Best Man For The Sob
I'm a 28-year-old guy with an amazing girlfriend. She gets upset and sometimes cries, and I never know how to soothe her. I'm afraid to say the wrong thing, so I don't say anything at all. Of course, she then gets more upset, thinking I don't care. But I do care, and I want her to know.
When things get emotionally fraught in a relationship, it's tempting to wish for a simpler existence — like being a dog so all that's expected of you is 1. Don't pee on the rug. 2. Sit still while the girlfriend dresses you up as a bee.
In fact, if you're like a lot of men, a female partner's tears are liquid kryptonite, causing you to pretty much lose consciousness while appearing to be totally awake and ambulatory. Women may not entirely get this—or the extent of it—because of some sex differences in emotion processing.
Generally speaking, putting it in collegiate terms, the female mind majors in psychology; the male mind majors in physics—though individual male and female minds vary, of course. Research by psychologist Simon Baron-Cohen finds that women tend to be the "empathizers" of the species, driven (from childhood on) to identify others' "emotions and thoughts, and to respond to these with an appropriate emotion." Men, on the other hand, tend to be "systematizers"—driven to understand the inner workings of the blender.
The good news is, there's a secret — even for the most emotionally inarticulate man—for comforting an upset woman: You don't have to be Shakespeare; just don't go all shutupspeare. For example, last week, when I was bummed about something—to the point of tears—I was on the phone with my boyfriend, and he said the sweetest thing: "I'm bad at this" (meaning knowing what to say) "but I want to help you feel better."
This made me feel loved—and better. Also, it was kind of sexy. (Showing vulnerability, contrary to what many believe, is a sign not of weakness but of strength—suggesting you have enough social and emotional capital not to act all superhero all the time.)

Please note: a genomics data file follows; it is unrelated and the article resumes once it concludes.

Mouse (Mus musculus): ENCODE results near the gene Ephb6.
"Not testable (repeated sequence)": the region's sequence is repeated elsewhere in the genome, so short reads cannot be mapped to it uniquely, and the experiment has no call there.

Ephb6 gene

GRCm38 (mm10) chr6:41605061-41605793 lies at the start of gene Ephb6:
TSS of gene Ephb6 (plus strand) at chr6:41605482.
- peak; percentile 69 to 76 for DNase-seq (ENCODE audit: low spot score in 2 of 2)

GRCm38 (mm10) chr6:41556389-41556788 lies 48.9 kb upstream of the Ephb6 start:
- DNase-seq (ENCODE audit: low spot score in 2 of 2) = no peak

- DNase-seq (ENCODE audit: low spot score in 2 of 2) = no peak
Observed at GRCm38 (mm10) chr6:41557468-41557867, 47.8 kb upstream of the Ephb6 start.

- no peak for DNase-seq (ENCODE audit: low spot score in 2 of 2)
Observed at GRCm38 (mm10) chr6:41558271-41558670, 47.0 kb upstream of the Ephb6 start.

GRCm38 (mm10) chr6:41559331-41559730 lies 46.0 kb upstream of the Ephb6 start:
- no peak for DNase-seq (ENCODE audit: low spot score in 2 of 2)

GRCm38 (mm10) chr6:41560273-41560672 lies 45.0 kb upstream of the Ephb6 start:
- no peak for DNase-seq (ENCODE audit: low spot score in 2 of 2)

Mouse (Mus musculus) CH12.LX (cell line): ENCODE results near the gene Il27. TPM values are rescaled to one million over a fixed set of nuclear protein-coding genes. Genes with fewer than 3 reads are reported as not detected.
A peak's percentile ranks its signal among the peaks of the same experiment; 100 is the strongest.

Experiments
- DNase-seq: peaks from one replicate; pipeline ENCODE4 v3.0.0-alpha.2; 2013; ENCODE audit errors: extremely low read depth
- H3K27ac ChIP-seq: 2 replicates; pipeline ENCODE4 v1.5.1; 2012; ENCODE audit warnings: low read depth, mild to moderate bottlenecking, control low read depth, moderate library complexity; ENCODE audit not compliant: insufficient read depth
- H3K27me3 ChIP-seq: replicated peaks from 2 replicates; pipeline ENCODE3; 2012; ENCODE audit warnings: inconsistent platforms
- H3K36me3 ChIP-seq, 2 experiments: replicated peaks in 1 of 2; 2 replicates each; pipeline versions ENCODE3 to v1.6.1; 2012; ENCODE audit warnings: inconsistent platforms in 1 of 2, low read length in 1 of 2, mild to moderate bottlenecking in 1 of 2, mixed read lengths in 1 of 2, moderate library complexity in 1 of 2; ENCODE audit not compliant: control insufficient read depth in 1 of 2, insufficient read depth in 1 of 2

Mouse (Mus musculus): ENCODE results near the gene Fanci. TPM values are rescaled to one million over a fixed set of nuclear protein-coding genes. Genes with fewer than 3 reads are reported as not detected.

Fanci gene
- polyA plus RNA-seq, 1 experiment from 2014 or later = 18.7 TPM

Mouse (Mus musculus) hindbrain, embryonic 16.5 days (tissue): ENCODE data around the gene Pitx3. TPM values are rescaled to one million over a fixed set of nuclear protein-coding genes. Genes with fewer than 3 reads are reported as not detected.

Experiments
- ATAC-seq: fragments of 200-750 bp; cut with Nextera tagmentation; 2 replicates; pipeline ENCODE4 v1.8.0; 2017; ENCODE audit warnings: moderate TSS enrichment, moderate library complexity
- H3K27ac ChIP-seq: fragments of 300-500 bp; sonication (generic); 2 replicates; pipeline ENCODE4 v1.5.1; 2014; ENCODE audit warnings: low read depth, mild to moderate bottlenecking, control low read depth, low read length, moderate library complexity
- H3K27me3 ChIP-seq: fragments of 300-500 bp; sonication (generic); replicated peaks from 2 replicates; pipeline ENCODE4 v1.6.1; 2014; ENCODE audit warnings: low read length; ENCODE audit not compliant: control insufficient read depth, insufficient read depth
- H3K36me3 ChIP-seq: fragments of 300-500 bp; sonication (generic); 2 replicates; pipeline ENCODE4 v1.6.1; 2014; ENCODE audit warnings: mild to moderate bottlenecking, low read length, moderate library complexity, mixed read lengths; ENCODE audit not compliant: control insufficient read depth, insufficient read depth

As an emergency measure—if even the words about not having the right words fail you—you can communicate your desire to comfort her with a hug, hair stroking, and other loving gestures. Again, just be sure to make some kind of effort to soothe her (lest she add feeling emotionally abandoned by her boyfriend to her boohoo list). Ideally, when your girlfriend suddenly wants to try some new positions, they aren't things like standing on the base of the fireplace as she's screaming at you to say something already.
Denial of Cervix
My husband's parents asked to be in the delivery room while I'm giving birth, and he said yes — without asking me. Now he doesn't want to tell them otherwise, which is weird because he isn't usually lacking in assertiveness. I get along fine with my in-laws, but I don't want them in there with me.
There are those men who understand what it's like to give birth—those who've passed a kidney stone the size of a decorative lawn boulder out a slim fleshy tube normally meant for urine.
You are not doing a one-woman show in the delivery room; you are the lead character in a medical procedure—one that can involve pooping while pushing, horror movie-esque blood spatter, and impressive strings of screamed profanity (interspersed with tender maternal utterances like "GET THIS DEMONSPAWN OUT OF ME!").
Sociologist Erving Goffman pointed out that we all engage in constant "impression management," editing our behavior to control how others see us. (Choosing how much of our selves to make public is a big part of this.) Goffman explains that losing control—not being able to present our desired image—is deeply disturbing to us, leading to feelings of shame and compensatory strategies to clean up the damage. (Never looking your father-in-law in the eye again sound good to you?)
You say your husband generally isn't lacking in assertiveness. Chances are, in the wake of his saying yes instead of "Gotta check with my wife," he would feel bad about going back on it. (Maybe part of his impression management is coming off as a man of his word.) But back on his word he must go, because it's your choice whether you make your private parts public parts. Not surprisingly, you feel you put your best foot forward with your feet in shoes under the dinner table—not in stirrups while the in-laws go sightseeing with the iPhone up the, um, Grand Canyon: "Look, Ralph...there's a little fist coming out! Quick! Get a shot for our Instagram!"
(c)2018, Amy Alkon, all rights reserved. Got a problem? Write Amy Alkon, 171 Pier Ave, #280, Santa Monica, CA 90405, or e-mail AdviceAmy@aol.com. @amyalkon on Twitter. Weekly radio show: blogtalkradio.com/amyalkon
Order Amy Alkon's new book, "Unf*ckology: A Field Guide to Living with Guts and Confidence," (St. Martin's Griffin, 2018)